Mesosleepy
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How to do decimal search

Also, is there a quicker way to do it?
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Mesosleepy
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Andy98
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(Original post by Mesosleepy)
How to do decimal search

Also, is there a quicker way to do it?
Not heard of that method before, could you give me a rough idea of what it is?
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Mesosleepy
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(Original post by Andy98)
Not heard of that method before, could you give me a rough idea of what it is?
I'm not sure, but it is something to do with locating roots.
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Andy98
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(Original post by Mesosleepy)
I'm not sure, but it is something to do with locating roots.
Ohhhh, that thing. I can't remember the details, but you basically find an iterative formula and spam equals. Although TeeEm would be better at explaining it than me.
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(Original post by Andy98)
Ohhhh, that thing. I can't remember the details, but you basically find an iterative formula and spam equals. Although TeeEm would be better at explaining it than me.
sorry but I am teaching at the moment
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(Original post by TeeEm)
sorry but I am teaching at the moment
Fair enough, sorry to disturb
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NotNotBatman
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Is it like the bisection method, but splitting the interval into ten instead of two? If it is, just substitute values of x into the equation of the curve and then the root lies in the interval where it goes from negative to positive or positive to negative.
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Gregorius
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(Original post by Mesosleepy)
How to do decimal search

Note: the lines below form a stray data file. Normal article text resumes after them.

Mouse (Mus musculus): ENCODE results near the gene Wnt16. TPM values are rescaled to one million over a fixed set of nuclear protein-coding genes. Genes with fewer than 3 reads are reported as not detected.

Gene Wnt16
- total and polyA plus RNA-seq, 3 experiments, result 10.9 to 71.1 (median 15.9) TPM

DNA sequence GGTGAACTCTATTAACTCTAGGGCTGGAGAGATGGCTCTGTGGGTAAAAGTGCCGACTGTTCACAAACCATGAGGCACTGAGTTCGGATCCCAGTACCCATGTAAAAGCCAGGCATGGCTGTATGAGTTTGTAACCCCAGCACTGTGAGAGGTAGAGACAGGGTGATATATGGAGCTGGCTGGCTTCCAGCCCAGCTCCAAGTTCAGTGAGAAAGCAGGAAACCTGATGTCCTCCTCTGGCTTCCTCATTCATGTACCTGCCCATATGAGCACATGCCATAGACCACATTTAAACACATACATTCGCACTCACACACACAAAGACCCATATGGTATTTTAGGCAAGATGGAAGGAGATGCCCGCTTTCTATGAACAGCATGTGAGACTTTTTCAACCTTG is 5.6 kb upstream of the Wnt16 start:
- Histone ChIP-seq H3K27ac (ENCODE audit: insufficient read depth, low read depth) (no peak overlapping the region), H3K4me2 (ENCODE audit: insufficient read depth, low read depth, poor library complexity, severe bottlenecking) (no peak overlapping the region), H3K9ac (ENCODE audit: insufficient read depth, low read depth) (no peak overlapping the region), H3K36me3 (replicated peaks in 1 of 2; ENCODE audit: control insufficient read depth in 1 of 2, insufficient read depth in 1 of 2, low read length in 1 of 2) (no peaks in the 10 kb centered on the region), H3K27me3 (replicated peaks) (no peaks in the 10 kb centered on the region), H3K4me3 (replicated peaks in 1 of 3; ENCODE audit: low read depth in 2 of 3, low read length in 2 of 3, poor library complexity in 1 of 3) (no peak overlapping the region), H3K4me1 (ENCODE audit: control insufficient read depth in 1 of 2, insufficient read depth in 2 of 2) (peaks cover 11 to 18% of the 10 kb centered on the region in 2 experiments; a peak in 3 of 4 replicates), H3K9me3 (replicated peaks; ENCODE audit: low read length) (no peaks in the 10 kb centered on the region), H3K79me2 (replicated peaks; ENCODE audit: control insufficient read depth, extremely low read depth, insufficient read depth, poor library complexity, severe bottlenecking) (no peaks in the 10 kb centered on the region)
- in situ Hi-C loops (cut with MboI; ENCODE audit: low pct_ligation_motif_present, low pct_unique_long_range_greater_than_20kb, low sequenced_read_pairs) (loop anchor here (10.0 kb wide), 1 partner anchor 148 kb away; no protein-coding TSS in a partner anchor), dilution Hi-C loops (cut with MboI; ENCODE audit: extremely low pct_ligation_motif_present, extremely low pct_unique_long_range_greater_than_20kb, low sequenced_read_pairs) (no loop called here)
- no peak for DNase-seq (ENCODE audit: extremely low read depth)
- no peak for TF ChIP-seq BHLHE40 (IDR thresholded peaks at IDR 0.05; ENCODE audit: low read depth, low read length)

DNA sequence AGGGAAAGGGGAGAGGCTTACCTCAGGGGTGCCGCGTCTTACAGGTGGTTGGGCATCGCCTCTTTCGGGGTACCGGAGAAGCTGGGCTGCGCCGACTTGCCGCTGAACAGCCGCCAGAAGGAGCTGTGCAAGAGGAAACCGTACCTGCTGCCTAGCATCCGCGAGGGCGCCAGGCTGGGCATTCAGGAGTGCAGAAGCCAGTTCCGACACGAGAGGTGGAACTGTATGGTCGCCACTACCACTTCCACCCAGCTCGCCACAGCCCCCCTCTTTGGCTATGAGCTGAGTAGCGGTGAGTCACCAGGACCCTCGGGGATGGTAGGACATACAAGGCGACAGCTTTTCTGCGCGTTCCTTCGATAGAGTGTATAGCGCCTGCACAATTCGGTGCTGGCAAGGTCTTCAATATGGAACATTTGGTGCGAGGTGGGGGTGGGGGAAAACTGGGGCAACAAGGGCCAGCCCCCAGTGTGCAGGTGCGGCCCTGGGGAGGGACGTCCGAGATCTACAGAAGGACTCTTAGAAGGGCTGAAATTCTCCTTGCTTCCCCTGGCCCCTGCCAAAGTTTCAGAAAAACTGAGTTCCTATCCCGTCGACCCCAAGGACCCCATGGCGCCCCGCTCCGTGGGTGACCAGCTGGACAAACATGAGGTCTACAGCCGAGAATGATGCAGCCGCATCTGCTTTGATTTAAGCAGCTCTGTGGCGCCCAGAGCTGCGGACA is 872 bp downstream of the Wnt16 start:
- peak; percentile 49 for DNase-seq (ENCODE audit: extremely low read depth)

Also, is there a quicker way to do it?
A decimal search is a particular variation of the change of sign method. First assume there is a unique root. If f(0) and f(1) are of different sign, then you know there is a root between 0 and 1. Divide the interval [0,1] into ten and check the end-points of each of these sub intervals. The sub-interval that has a change of sign on its end-points contains the root. Now subdivide that interval. Continue until you reach a preset accuracy threshold. Deal with the case of multiple roots in the obvious fashion.

There a many ways of finding roots; the Wikipedia article is a pretty reasonable introduction.
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Mesosleepy
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(Original post by Gregorius)
A decimal search is a particular variation of the change of sign method. First assume there is a unique root. If f(0) and f(1) are of different sign, then you know there is a root between 0 and 1. Divide the interval [0,1] into ten and check the end-points of each of these sub intervals. The sub-interval that has a change of sign on its end-points contains the root. Now subdivide that interval. Continue until you reach a preset accuracy threshold. Deal with the case of multiple roots in the obvious fashion.

There a many ways of finding roots; the Wikipedia article is a pretty reasonable introduction.
Can you give an example?
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Gregorius
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(Original post by Mesosleepy)
Can you give an example?
Let f(x) = x - pi

Then f(3) < 0 & f(4) > 0. So there is a root in [3,4].

Divide up [3,4] into ten equal sub-intervals.
Then f(3.0) < 0, f(3.1) < 0 - so not this interval,
f(3.1) < 0 & f(3.2) > 0 - this interval.

So divide up [3.1, 3.2] into ten sub-intervals. Then
f(3.10) < 0 & f(3.11) < 0 - not this interval
f(3.11) < 0 & f(3.12) < 0 - not this interval
f(3.12) < 0 & f(3.13) < 0 - not this interval
f(3.13) < 0 & f(3.14) < 0 - not this interval
f(3.14) < 0 & f(3.15) > 0 -this interval. So, divide up [3.14, 3.15] into ten etc etc...
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Mesosleepy
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(Original post by Gregorius)
Let f(x) = x - pi

Then f(3) < 0 & f(4) > 0. So there is a root in [3,4].

Divide up [3,4] into ten equal sub-intervals.
Then f(3.0) < 0, f(3.1) < 0 - so not this interval,
f(3.1) < 0 & f(3.2) > 0 - this interval.

So divide up [3.1, 3.2] into ten sub-intervals. Then
f(3.10) < 0 & f(3.11) < 0 - not this interval
f(3.11) < 0 & f(3.12) < 0 - not this interval
f(3.12) < 0 & f(3.13) < 0 - not this interval
f(3.13) < 0 & f(3.14) < 0 - not this interval
f(3.14) < 0 & f(3.15) > 0 -this interval. So, divide up [3.14, 3.15] into ten etc etc...
When do I stop?
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Gregorius
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(Original post by Mesosleepy)
When do I stop?
When you reach a preset degree of accuracy. This method gives you an extra decimal place for each iteration.
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